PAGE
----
Lisa Raville, Board Vice President, Kittredge, Colorado has been the executive director of the Harm Reduction Action Center since 2009. The Harm Reduction Action Center is Colorado’s largest public health agency specifically working with people who inject drugs. She provides management, fundraising, grant writing, syringe access, policy-advocacy initiatives, and is the agency liaison in the community. Beginning her career in nursing home administration but soon moving into the world of non-profits, Lisa had the opportunity to participate as an AmeriCorps VISTA at an HIV/AIDS agency in CA. This experience changed her life and led her to embrace harm reduction principles. Past work experiences, besides the syringe exchange, that broadened Lisa’s activist voice include overnight homeless shelter coordinator, development work at a domestic violence agency, and a former campaign manager for a CA County Supervisor. Lisa is the co-chair of the Naloxone sub-committee for the Colorado Consortium on Prescriptions Drug Abuse. In 2014, Lisa won the Colorado Public Health Association Award for Excellence in Policy. Lisa holds a Bachelor’s Degree in Communications and Women’s Studies from DePaul University.

Mandy Rigg, Board Secretary, Lafayette, Colorado is a consultant to nonprofits. In both her professional and volunteer activities, she delights in working with organizations that further civil rights and improve access to essential health and human services for people with few resources. Longtime clients include the Denver Children’s Advocacy Center and Disability Law Colorado, and she served on the board of Clinica Family Health, a network of community health clinics for uninsured and underserved people, from 2000-2015. Mandy was born and raised in England and worked as an actress in London before a summer theater project in Connecticut changed the course of her life. After living in New York City for eight years, she moved to Colorado, where her first job in the nonprofit sector was with the Colorado Nonprofit Association. Mandy is committed to reforming the criminal justice system and was honored to join the CCJRC Board in 2011.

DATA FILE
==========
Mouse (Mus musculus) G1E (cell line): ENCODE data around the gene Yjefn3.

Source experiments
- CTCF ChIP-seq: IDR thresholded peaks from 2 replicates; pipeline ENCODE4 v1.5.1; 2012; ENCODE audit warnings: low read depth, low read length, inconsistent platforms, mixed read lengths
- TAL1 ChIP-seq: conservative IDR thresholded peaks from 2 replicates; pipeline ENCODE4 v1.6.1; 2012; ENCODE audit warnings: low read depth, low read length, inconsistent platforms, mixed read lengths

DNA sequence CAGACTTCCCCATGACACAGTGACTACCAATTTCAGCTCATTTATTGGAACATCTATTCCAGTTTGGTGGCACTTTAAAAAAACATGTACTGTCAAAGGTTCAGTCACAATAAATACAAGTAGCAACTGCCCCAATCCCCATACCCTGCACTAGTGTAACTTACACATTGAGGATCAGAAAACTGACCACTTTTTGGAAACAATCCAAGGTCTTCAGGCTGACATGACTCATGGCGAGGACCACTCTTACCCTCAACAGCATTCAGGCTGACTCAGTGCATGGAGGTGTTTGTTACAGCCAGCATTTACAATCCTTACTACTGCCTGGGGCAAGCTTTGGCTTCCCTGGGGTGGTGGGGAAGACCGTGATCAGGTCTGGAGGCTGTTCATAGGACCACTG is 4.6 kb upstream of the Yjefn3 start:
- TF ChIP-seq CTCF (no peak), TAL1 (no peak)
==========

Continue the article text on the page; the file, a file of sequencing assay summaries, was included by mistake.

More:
Leanne Wheeler, Aurora, CO is a decorated Gulf War era veteran, Wheeler serves as president and CEO of Good to Great Engineering and Technical Services; and founder and CEO of The Wheeler Advisory Group. While in the Air Force, she served as a Cryptographic Equipment Maintenance Specialist. Her post-USAF career has seen her serve in a variety of positions with Raytheon Company. She also was an independent defense contractor, supporting work for a variety of classified customers with Lockheed Martin, GTE Government Systems and PRC, Inc. Wheeler has served on a variety of non-profit and community organizations around her current hometown of Aurora, CO. That includes the Colorado Homeless Prevention Advocacy Program; the Colorado Veterans Advisory Group; the Colorado Coalition for the Homeless; the Metro Denver Homeless Initiative; and the Colorado Criminal Justice Reform Coalition.